Take the Special Olympics, for example. If you're a volunteer coach for your town's track and field team, you're helping the Special Olympics reach goal #1 (creating positive change) because you're working directly with the athletes, encouraging them, coaching them, and creating worthwhile experiences. You're also helping the Special Olympics organization reach goal #2 (raising awareness) because you've now learned about the Special Olympics and chances are you've told your parents and a few friends what you're up to on Saturday mornings too. As a volunteer coach, you probably won't be asked about goal #3 (raising funds). But chances are? You'll most likely donate some money to them when you get a chance or your family might too.

Now before you point out to me that you haven't paid anything to volunteer for the Special Olympics yet, let's not forget a few things. The training packet you were given on your first day? You paid a few bucks for it. And that t-shirt that says Volunteer Coach on it? You paid for that too. Also you've been driving yourself to and from the practices and meets, so the gas money has added up. And let's not forget the packed lunches you brought with you on competition days and the spending money you had for the concession stand.

All of these things (understandably so) couldn't be provided to you (and certainly not for free). So while you might not be paying Special Olympics directly for the privilege of volunteering, you are spending money to do so.

The same thing applies to international volunteer experiences: you will spend money in order to volunteer. And as a Westerner, to assume you should be able to volunteer in a program somewhere in South America or Africa (where you may be provided training, shelter, and meals during your stay) and that you won't need to pay anything simply because you want to help? That's naive at best and (cover your eyes if you are easily offended) ethnocentric at worst.

One more caveat

Yes, there are volunteer experiences that don't cost a dime. I volunteer as an ESOL teacher for my local library and all it costs is the price of gas for me to drive to lessons and home again. And there will be volunteer opportunities like that in other countries too. For example, we taught in Kratie, Cambodia for a few days and it didn't cost a cent. (That said, it wasn't an organized volunteer experience. It was just something that we got to do because we were in the right place at the right time.)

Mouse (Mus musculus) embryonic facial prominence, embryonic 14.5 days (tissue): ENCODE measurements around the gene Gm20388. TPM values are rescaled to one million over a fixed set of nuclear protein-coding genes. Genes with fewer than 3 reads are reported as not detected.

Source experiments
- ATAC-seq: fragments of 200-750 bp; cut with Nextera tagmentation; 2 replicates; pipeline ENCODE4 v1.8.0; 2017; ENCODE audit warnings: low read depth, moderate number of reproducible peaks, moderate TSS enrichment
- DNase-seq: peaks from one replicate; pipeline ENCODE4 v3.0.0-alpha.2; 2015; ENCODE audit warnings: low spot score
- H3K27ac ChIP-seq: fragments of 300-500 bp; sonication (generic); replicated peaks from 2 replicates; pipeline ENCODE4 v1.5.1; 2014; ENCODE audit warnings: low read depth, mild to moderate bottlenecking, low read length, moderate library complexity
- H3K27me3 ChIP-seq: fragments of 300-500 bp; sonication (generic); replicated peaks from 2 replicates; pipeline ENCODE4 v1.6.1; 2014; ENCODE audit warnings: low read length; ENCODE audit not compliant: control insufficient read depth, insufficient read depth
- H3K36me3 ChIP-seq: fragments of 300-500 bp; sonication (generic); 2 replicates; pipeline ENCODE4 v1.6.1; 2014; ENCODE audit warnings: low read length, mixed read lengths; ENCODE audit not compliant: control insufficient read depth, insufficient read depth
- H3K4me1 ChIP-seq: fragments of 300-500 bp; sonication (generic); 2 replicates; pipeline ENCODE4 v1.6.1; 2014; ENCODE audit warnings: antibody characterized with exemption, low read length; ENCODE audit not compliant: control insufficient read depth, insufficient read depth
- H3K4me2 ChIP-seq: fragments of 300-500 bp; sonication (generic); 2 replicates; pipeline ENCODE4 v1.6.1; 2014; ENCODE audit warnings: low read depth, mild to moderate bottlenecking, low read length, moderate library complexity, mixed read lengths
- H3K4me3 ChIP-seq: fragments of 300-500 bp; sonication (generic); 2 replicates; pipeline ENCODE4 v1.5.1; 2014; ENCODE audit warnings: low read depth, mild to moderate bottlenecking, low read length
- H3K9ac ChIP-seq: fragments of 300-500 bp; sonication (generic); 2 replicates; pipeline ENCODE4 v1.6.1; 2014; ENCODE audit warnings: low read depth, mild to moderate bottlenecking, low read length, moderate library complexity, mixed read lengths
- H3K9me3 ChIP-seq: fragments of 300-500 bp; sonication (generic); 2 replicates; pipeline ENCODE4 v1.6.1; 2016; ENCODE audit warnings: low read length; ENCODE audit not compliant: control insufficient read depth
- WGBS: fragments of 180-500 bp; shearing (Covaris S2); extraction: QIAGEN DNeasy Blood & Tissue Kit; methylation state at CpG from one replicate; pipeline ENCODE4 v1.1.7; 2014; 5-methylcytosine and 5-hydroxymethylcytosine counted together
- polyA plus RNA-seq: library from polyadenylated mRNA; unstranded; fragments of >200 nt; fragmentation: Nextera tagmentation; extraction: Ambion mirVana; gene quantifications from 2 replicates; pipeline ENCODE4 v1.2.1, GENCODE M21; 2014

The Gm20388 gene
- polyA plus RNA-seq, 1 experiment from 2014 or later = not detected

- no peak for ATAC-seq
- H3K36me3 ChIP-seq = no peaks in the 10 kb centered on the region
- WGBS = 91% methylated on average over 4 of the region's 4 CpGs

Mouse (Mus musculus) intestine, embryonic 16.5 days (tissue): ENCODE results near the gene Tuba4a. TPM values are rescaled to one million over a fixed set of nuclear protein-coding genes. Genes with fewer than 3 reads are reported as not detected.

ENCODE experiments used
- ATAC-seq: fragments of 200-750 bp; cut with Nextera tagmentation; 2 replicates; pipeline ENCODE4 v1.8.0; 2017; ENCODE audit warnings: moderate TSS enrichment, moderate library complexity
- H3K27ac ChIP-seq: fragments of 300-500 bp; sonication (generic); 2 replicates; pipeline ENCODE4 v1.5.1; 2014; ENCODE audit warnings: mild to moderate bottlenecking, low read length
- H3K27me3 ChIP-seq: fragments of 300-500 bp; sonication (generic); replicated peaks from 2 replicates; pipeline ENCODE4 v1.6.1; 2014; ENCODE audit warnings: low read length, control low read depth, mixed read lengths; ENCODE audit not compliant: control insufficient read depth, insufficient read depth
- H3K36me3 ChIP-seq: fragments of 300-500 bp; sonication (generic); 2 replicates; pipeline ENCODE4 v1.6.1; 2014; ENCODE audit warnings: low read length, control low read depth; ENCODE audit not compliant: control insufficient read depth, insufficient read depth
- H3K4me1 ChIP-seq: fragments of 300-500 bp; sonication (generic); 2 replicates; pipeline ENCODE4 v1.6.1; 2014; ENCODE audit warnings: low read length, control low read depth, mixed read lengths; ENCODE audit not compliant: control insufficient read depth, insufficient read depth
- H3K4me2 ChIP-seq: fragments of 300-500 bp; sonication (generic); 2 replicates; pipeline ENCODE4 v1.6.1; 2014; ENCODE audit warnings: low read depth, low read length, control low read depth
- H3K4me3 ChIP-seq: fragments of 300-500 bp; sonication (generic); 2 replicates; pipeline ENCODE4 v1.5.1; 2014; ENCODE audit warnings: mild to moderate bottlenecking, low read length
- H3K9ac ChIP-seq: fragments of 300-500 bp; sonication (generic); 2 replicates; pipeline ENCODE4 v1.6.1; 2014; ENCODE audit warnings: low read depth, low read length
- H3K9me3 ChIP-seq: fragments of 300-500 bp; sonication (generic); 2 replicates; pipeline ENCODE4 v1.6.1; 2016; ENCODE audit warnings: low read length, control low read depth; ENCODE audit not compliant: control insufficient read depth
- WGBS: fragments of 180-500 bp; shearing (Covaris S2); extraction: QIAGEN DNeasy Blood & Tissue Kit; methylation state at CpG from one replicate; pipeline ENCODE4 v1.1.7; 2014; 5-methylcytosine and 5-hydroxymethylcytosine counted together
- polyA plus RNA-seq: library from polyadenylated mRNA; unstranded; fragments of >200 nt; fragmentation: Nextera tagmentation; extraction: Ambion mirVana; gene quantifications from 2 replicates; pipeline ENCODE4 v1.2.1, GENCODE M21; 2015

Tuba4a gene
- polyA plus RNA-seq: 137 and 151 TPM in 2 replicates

But the volunteer opportunities that I see folks asking about on the online travel boards? Those travelers are asking about the volunteer opportunities that provide room and board too. They're looking for the volunteer opportunities that are experiences in and of themselves. They're looking for something to put on their resume and something they can boast happily about to their friends back home. Those things are all fine and good, of course. But they're forgetting to consider how that non-profit would pay for their stay. And they're forgetting that a non-profit also needs to raise much-needed funds.

Are all non-profit organizations good?

In a word, no. Just because a non-profit isn't trying to make a profit, doesn't mean they're always altruistic. A non-profit organization may have good intentions, good goals, and even a good staff. But that doesn't mean they're a good non-profit. They might be horrible at managing their money, they might spend too much on overhead costs (salaries, mass mailings, etc), they might spend donations in frivolous ways.

And you know what? They might not even be good at making a difference. In fact, they might even be hurting a local community if they are not connected to the community they work in. If a non-profit provides a service they think a community wants (versus what a community needs), that's not good. And if a non-profit does everything for the community (but doesn't involve community members or get them invested in the process) then all the work they've done will go down the drain when that organization leaves that community. That's not good either.

So no, not all non-profits are good. (Though, thankfully, I'd say the majority I've worked for and volunteered with have been.) But the lion's share of them are probably trying their best even when they are understaffed, underfunded, and (often) poorly managed. And I'm willing to bet the lion's share of them are making a difference too.

But if not all non-profits are good, then how will you know where to volunteer internationally?

Next steps

We'll look at that million dollar question in an upcoming post. We'll also talk about the best approaches for contacting a non-profit organization located abroad and how you should book your stay too. It's not as straightforward as you may think. And finally, we'll talk about what you hope to get out of volunteering internationally. (You'll probably be volunteering to make a difference, but I promise it'll make a difference to you too!)